The Permanente Health Plan responds to legal charges by the medical establishment and the similar experiences of Group Health (originally called Group Health Cooperative of Puget Sound) in Washington state. In 2017, Kaiser Permanente acquired Group Health, making Kaiser Permanente Washington our newest region, the first in over 30 years.
During the late 1940s the medical establishment tried mightily to eliminate health plans that it saw as competition. As we saw in part 1 of this article, 2 of the biggest targets were the Permanente Health Plan (Kaiser Permanente) and Group Health.
During these challenges with the medical establishment, Henry J. Kaiser consistently took the high road. When he spoke to a group of physicians in San Francisco on June 9, 1948, he let them know he was “… astounded and horrified to be informed by our attorneys that a group of Alameda County doctors have declared war on the Permanente health program.” He outlined his many legal options, but then offered a more cooperative path because “… we must be sobered at thinking what an all-out fight on the issue of more medical care for more people could mean.” He sought an amicable solution:
I want to believe that tonight is the beginning of a real conscientious effort on the part of everyone here to strive to fulfill the common objectives not only for group medicine, if it be lower in cost, but for that type of medicine which so many want, called private medicine, although it is higher in cost … until the earning power of the nation is greater, all the people cannot participate in private medicine.
His appeal to civility fell on deaf ears. Rather than accept the olive branch, fee-for-service practitioners rolled up their sleeves to knock out the competition.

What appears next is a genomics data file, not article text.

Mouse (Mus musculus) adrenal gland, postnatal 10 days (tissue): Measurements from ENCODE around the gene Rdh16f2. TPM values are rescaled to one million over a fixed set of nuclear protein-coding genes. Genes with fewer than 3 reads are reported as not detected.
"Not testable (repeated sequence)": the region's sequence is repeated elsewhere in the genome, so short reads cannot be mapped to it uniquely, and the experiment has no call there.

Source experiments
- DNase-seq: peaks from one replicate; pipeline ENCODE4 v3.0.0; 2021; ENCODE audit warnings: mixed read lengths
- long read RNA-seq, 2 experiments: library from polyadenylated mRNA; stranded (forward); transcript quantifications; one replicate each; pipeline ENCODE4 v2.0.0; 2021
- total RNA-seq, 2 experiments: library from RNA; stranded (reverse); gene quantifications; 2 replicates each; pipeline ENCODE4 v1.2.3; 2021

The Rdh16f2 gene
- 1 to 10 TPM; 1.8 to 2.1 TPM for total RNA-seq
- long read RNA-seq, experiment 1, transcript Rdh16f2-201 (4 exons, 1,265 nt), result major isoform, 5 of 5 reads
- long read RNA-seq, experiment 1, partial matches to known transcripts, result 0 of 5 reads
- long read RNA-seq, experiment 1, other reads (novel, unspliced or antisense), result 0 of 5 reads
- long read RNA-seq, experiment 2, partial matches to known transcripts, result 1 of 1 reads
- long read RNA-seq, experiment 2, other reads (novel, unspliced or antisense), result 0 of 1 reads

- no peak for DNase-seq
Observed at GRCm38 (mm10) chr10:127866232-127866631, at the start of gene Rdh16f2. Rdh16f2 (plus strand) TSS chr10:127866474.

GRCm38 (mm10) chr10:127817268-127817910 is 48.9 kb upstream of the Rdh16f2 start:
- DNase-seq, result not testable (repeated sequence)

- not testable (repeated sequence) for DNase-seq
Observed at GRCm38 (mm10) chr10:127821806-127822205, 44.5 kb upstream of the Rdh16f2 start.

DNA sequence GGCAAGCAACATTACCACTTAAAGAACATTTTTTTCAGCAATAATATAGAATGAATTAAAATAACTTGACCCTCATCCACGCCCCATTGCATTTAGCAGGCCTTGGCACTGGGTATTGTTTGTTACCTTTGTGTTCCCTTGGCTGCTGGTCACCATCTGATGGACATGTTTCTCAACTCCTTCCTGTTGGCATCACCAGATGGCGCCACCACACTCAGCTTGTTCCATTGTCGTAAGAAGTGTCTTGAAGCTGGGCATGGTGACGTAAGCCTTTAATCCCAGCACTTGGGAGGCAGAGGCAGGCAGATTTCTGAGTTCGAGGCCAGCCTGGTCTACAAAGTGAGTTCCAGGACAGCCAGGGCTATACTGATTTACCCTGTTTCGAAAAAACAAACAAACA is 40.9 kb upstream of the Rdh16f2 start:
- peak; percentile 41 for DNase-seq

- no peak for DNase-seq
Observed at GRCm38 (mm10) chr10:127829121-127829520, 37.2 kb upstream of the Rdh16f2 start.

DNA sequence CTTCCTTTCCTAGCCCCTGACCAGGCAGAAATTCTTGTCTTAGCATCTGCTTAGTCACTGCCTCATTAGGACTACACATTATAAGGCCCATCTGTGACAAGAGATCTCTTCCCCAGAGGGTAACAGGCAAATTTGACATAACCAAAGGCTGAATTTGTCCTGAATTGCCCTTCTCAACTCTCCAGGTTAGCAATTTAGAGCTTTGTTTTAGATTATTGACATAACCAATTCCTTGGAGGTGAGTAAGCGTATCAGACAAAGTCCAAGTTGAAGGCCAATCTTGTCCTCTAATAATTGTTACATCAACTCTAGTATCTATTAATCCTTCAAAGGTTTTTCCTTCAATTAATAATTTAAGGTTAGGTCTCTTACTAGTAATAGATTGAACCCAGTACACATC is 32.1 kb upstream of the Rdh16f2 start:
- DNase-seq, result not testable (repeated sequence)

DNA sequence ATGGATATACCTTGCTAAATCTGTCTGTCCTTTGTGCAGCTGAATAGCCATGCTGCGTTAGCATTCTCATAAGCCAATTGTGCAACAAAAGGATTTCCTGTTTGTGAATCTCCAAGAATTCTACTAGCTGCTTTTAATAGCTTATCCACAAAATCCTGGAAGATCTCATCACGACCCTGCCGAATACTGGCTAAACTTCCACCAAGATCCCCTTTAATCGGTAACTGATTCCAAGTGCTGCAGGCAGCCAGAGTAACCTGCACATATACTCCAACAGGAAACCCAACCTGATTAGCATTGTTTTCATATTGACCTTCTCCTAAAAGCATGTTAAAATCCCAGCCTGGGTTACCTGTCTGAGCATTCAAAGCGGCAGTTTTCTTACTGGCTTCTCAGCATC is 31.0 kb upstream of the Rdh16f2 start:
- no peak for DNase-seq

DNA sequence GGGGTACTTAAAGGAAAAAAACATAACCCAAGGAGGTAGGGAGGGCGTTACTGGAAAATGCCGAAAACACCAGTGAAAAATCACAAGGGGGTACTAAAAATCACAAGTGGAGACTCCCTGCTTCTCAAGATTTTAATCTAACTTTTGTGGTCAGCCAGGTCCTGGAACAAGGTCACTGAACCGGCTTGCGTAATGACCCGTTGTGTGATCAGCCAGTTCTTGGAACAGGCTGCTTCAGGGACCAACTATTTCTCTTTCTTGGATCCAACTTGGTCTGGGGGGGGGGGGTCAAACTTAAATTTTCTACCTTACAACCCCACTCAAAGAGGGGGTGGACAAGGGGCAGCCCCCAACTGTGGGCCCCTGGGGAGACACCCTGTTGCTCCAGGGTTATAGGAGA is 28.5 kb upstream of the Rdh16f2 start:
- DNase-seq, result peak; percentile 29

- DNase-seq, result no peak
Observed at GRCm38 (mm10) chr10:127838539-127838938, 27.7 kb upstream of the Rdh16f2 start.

A legendary event etched into Kaiser Permanente history was the 1953 competition for plan sign-up by 4,000 United Steel Workers of America members in Pittsburg, Calif. Local private practice physicians mounted an all-out campaign, which included provocative leaflets, newspaper ads, billboards, and even a sound truck. On September 3, 1953, the union members voted overwhelmingly for the Kaiser Foundation Health Plan.
That December, delegates at the annual California Medical Association meeting tried the carrot rather than the stick approach by announcing a pilot prepaid plan to compete with Kaiser Foundation Health Plan. They offered the 9,000 members of the International Association of Machinists at Santa Monica’s Douglas Aircraft plant “free choice of physician and hospital to its subscribers” through the California Physician’s Service. The CMA had established the CPS in 1939 as statewide prepaid medical care organization.
The proposed plan would cover hospitalization and surgical care for all workers earning below a certain salary threshold, charging more for those earning above it. (Newspaper coverage noted that the Kaiser plan had no income ceiling provision.)
Private practice physicians were on the ropes. Francis Rochex, MD, of San Francisco was quoted as saying “Organized medicine has lacked vision in anticipating the extent of penetration of political and socialized pressure groups.” But measures to develop a comprehensive alternative stumbled; CMA delegates were unable to agree on a plan which would cover both prepaid medical care and still observe “the doctors' traditional independence and maintain professional standards.”